Willfully approaching within 150 feet, or any distance that disturbs or displaces elk, is illegal in the park. Violation of this federal regulation can result in fines and arrest. Do not enter fields to view elk—remain by the roadside and use binoculars, telephoto lens, or a spotting scope to view the animals.

Elk – Great Smoky Mountains National Park (U.S. National Park Service)

You can often see many elk less than a mile from the hotel (or even in their parking lot sometimes!)

Early records indicated that elk were abundant in the state prior to being settled by European explores and colonists. As these settlers moved westward the elk population declined.

Elk once roamed the southern Appalachian mountains and elsewhere in the eastern United States. They were eliminated from the region by over-hunting and loss of habitat. In Tennessee, the last elk was killed in the mid-1800s. By 1900, the population of elk in North America dropped to the point that hunting groups and other conservation organizations became concerned the species was headed for extinction. The Tennessee Wildlife Resources Agency (TWRA) decided to reintroduce elk to the state in the late 1990’s. The reintroduction of elk into Great Smoky Mountains National Park began in 2001 when 25 elk were brought from the Land Between the Lakes National Recreation Area along the Tennessee-Kentucky border. In 2002, the park imported another 27 animals.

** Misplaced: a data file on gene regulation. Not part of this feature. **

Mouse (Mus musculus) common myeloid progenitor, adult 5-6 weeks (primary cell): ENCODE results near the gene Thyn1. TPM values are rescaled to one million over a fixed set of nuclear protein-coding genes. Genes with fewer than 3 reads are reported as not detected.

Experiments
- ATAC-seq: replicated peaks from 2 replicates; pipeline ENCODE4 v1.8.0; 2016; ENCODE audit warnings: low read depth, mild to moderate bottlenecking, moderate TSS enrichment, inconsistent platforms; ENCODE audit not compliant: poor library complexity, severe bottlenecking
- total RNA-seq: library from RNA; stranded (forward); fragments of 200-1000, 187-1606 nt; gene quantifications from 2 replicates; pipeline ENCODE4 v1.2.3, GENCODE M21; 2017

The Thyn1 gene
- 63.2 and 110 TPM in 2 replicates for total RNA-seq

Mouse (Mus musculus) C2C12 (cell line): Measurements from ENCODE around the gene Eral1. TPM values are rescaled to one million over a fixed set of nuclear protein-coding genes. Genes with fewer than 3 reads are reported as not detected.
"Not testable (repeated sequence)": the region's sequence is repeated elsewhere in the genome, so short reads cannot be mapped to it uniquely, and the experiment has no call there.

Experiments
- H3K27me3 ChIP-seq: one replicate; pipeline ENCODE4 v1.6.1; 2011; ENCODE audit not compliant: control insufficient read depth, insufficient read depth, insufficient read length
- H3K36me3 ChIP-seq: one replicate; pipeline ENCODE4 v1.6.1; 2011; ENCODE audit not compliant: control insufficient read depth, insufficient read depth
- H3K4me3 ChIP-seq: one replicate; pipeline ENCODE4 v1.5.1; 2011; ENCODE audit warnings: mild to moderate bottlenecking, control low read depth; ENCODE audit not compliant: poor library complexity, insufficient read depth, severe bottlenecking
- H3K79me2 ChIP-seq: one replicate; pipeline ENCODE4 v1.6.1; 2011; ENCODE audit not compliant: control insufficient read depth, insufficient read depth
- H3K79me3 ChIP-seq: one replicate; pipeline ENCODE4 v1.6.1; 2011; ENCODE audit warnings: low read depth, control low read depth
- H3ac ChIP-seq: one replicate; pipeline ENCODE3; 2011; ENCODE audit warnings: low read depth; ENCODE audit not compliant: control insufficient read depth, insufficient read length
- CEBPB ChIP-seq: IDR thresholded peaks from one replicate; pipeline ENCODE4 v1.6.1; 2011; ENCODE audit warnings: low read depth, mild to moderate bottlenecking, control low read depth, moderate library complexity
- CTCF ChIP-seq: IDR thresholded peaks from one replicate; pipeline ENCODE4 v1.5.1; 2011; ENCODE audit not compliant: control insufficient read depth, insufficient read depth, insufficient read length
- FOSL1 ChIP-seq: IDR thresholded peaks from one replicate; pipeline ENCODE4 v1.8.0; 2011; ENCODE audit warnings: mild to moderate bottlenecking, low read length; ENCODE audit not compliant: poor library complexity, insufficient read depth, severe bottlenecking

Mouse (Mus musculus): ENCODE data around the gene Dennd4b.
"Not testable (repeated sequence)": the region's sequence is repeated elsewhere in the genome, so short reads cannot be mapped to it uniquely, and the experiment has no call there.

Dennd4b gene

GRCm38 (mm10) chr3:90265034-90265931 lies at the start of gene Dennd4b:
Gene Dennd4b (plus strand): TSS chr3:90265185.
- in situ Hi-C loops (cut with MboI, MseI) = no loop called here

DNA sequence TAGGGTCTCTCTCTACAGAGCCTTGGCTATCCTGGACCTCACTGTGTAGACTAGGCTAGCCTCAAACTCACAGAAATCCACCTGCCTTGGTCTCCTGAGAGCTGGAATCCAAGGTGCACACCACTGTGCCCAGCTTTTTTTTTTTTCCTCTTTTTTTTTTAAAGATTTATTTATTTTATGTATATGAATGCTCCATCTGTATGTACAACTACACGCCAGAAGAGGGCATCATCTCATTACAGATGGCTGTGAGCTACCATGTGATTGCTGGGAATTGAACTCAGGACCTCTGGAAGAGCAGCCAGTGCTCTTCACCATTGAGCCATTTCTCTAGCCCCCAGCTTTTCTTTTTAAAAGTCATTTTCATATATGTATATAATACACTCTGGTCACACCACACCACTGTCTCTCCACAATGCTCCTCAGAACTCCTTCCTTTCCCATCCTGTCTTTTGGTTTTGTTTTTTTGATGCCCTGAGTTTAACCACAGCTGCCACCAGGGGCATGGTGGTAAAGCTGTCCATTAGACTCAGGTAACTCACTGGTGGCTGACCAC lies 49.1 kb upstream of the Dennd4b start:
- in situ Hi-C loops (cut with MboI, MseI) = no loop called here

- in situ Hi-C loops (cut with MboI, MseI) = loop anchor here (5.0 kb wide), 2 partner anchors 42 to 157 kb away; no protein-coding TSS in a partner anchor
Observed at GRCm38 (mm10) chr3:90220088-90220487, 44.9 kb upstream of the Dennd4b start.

The best times to view elk are usually early morning and late evening. Elk may also be active on cloudy summer days and before or after storms. Enjoy elk at a distance, using binoculars or a spotting scope for close-up views. Approaching wildlife too closely causes them to expend crucial energy unnecessarily and can result in real harm. If you approach an animal so closely that it stops feeding, changes direction of travel, or otherwise alters its behavior, you are too close!